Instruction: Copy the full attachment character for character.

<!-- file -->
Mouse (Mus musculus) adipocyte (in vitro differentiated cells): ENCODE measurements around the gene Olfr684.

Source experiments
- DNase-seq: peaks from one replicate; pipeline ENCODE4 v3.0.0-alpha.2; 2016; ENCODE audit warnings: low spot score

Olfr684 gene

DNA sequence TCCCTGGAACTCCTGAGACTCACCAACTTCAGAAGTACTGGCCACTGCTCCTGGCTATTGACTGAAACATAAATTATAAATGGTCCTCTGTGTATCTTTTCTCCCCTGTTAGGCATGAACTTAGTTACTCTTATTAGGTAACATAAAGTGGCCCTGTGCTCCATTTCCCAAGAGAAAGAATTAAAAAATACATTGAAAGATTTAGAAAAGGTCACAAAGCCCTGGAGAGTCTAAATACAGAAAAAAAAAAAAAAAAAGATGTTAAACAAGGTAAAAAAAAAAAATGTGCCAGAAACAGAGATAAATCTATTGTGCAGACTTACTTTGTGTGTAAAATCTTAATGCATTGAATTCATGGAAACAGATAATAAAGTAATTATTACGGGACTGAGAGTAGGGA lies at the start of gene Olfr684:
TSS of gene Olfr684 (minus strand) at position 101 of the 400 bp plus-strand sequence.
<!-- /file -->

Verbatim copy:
Mouse (Mus musculus) adipocyte (in vitro differentiated cells): ENCODE measurements around the gene Olfr684.

Source experiments
- DNase-seq: peaks from one replicate; pipeline ENCODE4 v3.0.0-alpha.2; 2016; ENCODE audit warnings: low spot score

Olfr684 gene

DNA sequence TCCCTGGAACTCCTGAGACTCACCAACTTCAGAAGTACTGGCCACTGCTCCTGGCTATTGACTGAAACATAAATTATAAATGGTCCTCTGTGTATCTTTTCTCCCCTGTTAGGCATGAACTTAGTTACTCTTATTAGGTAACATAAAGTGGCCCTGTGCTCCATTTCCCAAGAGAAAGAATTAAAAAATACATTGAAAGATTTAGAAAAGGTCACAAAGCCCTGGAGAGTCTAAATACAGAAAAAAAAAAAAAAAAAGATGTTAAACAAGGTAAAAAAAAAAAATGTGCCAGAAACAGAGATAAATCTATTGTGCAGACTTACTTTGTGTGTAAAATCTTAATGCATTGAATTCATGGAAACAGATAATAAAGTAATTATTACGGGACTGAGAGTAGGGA lies at the start of gene Olfr684:
TSS of gene Olfr684 (minus strand) at position 101 of the 400 bp plus-strand sequence.